Category Archives: 3-12

Insignificant Events in the Life of a Cactus

First of all, this is the best book title I’ve ever seen.  It is intriguing when you see the cover, and totally makes sense on a variety of levels once you read the book.  Even the author’s name, Dusti Bowling, seems perfect for a story set in a theme park in Arizona.

I think I first learned that Insignificant Events in the Life of a Cactus existed from @TechNinjaTodd on Twitter months ago.  Before I even had a chance to read the book, I followed @Dusti_Bowling on Twitter and she almost immediately followed me – which I took as a sign that I am a Very Important Person.  After reading her tweets for a few month, I realized that Dusti Bowling is just a down-to-earth author who responds quickly to her readers.  She also supports her fellow authors by recommending other great books, and Skypes with students on a regular basis.  So, it turns out that, to Dusti Bowling, everyone is an important person – a theme she models in this book.

I finally got some time to read Insignificant Events in the Life of a Cactus a few days ago, and I was not disappointed.  The main character, Aven, is a young girl who was born without arms.  Her adopted parents have raised her to be a confident problem-solver instead of a helpless complainer.  She can do pretty much anything with her feet, and the friends she has grown up with don’t even notice her unconventional methods anymore.  However, Aven becomes much more self-conscious about her uniqueness when the family moves from Kansas to Arizona.  Starting a new school with students who have never seen a person eat with her feet, Aven realizes the one problem she can’t solve is that some people fear those who are different.  Just when she seems to have reached her lowest point, Aven meets a few friends who have also been mistreated due to their differences.  Throw in some tarantulas, a tantalizing mystery, and the declining Wild West theme park her parents manage, and Aven must summon up all of her will-power to ensure the family’s move to Arizona doesn’t end up as a disaster.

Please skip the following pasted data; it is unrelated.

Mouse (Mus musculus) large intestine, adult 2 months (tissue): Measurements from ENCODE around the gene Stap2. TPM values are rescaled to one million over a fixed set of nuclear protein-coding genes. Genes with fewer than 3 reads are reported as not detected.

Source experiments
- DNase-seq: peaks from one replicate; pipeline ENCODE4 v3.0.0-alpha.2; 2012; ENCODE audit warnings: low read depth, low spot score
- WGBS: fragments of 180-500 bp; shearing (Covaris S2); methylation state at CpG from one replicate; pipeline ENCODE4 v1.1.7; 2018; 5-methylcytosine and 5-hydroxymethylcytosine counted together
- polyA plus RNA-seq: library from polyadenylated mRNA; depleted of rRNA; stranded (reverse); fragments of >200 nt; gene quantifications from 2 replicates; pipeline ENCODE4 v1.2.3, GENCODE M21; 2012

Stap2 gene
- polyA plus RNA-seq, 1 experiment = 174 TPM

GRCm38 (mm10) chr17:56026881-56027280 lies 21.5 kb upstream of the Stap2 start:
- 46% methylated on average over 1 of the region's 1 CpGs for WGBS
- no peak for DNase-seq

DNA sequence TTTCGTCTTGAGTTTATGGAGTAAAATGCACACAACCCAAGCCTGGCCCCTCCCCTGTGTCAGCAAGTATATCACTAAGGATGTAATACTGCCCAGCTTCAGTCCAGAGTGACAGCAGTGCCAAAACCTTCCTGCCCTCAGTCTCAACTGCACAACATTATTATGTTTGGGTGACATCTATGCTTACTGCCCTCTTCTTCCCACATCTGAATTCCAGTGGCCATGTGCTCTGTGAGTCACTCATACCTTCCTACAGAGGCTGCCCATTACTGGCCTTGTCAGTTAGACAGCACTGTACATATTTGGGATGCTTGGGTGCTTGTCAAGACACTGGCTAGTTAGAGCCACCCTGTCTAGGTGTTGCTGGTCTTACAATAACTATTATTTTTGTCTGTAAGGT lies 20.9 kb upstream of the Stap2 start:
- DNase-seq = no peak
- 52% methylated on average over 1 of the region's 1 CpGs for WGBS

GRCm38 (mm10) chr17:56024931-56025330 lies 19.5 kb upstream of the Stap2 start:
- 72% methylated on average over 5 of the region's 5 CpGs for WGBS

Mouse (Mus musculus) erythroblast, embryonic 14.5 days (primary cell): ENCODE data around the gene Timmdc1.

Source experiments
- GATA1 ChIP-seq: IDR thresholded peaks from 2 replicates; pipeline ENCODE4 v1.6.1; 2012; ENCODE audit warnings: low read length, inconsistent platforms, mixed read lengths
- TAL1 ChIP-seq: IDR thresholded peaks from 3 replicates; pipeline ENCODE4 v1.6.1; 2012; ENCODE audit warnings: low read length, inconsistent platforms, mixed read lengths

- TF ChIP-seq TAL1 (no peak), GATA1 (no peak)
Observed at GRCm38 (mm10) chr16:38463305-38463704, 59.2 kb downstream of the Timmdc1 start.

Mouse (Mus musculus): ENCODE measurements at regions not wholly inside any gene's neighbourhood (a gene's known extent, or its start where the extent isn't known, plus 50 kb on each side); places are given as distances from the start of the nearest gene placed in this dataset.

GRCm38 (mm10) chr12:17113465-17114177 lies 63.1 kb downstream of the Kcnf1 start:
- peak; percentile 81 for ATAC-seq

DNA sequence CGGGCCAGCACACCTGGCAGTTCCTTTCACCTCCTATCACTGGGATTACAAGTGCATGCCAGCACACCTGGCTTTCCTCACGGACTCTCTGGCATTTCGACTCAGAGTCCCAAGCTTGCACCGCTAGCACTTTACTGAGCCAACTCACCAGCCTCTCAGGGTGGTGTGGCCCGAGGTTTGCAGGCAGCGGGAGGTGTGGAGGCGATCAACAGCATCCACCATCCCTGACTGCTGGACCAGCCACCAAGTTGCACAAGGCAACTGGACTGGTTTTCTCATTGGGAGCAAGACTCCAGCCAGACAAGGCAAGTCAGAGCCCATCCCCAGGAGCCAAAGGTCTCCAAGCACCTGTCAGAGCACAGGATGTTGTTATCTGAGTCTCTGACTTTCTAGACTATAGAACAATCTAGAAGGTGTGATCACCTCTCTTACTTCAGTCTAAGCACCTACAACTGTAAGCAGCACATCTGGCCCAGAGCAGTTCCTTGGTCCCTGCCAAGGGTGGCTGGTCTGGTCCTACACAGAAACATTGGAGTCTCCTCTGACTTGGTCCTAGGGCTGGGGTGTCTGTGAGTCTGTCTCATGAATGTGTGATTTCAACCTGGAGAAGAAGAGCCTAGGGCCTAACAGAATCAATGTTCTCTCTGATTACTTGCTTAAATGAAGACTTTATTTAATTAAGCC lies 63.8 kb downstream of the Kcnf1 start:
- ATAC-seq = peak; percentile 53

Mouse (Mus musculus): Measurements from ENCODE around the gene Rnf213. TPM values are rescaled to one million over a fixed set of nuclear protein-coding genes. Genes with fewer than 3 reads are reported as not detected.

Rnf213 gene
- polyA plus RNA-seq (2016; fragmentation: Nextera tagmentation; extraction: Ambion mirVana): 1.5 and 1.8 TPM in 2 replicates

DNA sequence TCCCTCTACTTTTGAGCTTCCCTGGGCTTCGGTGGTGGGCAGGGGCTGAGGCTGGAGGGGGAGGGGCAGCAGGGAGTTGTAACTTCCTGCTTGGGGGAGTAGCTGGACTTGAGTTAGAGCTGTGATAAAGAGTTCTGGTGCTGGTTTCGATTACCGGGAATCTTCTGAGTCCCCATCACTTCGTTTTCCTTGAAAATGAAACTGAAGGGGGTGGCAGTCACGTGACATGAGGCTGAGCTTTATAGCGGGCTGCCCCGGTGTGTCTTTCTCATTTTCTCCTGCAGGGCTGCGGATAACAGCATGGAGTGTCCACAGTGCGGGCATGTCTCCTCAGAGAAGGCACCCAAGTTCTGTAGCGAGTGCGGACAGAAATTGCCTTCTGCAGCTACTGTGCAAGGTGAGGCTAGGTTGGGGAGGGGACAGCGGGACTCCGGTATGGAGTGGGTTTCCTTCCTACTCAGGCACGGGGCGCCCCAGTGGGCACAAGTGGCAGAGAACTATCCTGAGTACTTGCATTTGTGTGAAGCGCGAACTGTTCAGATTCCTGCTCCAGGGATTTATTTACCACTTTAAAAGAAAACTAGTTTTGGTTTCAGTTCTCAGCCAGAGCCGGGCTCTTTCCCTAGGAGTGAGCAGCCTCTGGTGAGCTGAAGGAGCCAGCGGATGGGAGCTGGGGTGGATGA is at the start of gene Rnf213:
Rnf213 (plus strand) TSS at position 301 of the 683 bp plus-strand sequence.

This is a great book to use for teaching empathy, perseverance, and the power of a growth mindset. (For another great story that has those themes, I also recommend Fish in a Tree.) I could see using it as a class read-aloud in grades 3 and up.  To learn more about the inside story of Insignificant Events in the Life of a Cactus, you can visit the StoryMamas website for an interview with the author.  If your class wants to ask the author more questions, be sure to fill out the form on Dusti Bowling’s home page to request a Skype with her.

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Turing Tumble Review

I think I’ve finally come to terms with my Kickstarter addiction.  Basically, I choose an item to “back”, and wait until that product arrives on my doorstep before I find something else to invest in.  Most of the items I fund take around a year to get manufactured, so this seems to be a compromise that my bank account can handle.

Last summer, I wrote about my latest Kickstarter purchase, the Turing Tumble. I expected to receive it in January, but a few obstacles were encountered during production that delayed it to the summer.  Sadly, this meant that only the few students that attended my robot camp got a chance to test it out, but I think I got a pretty good idea of its impact from them and my 15 year old daughter.

Paul and Alyssa Boswell, who invented this unique game, kept their Kickstarter backers very well-informed during the production process.  Packaging is a huge part of getting products like this into the hands of consumers, and there were a lot of bumps along the way.  However, I think they got it right in the end.  Turing Tumble arrived in a substantial box that has a customized insert for all of the pieces.  It will definitely make it easy to store.

Speaking of pieces, there are a lot, including tiny red and blue marbles that are “tumbled” in the games.  The quantity of small pieces is a definite reason you should not ignore the age rating of 8 to Adult.    I would caution anyone with young children or pets (like mine) who are living vacuum cleaners to set up this game in an area where accidental flying marbles won’t be immediately ingested .

The Turing Tumble is basically a mechanical computer.  The different pieces represent what happens in a computer when a program runs.  The set comes with a puzzle book that is written in the form of a graphic novel.  Players are given 60 different objectives (challenges) throughout the story to complete using the pieces.  (You can see an excellent description of the game, along with pics and video, on their Kickstarter page.)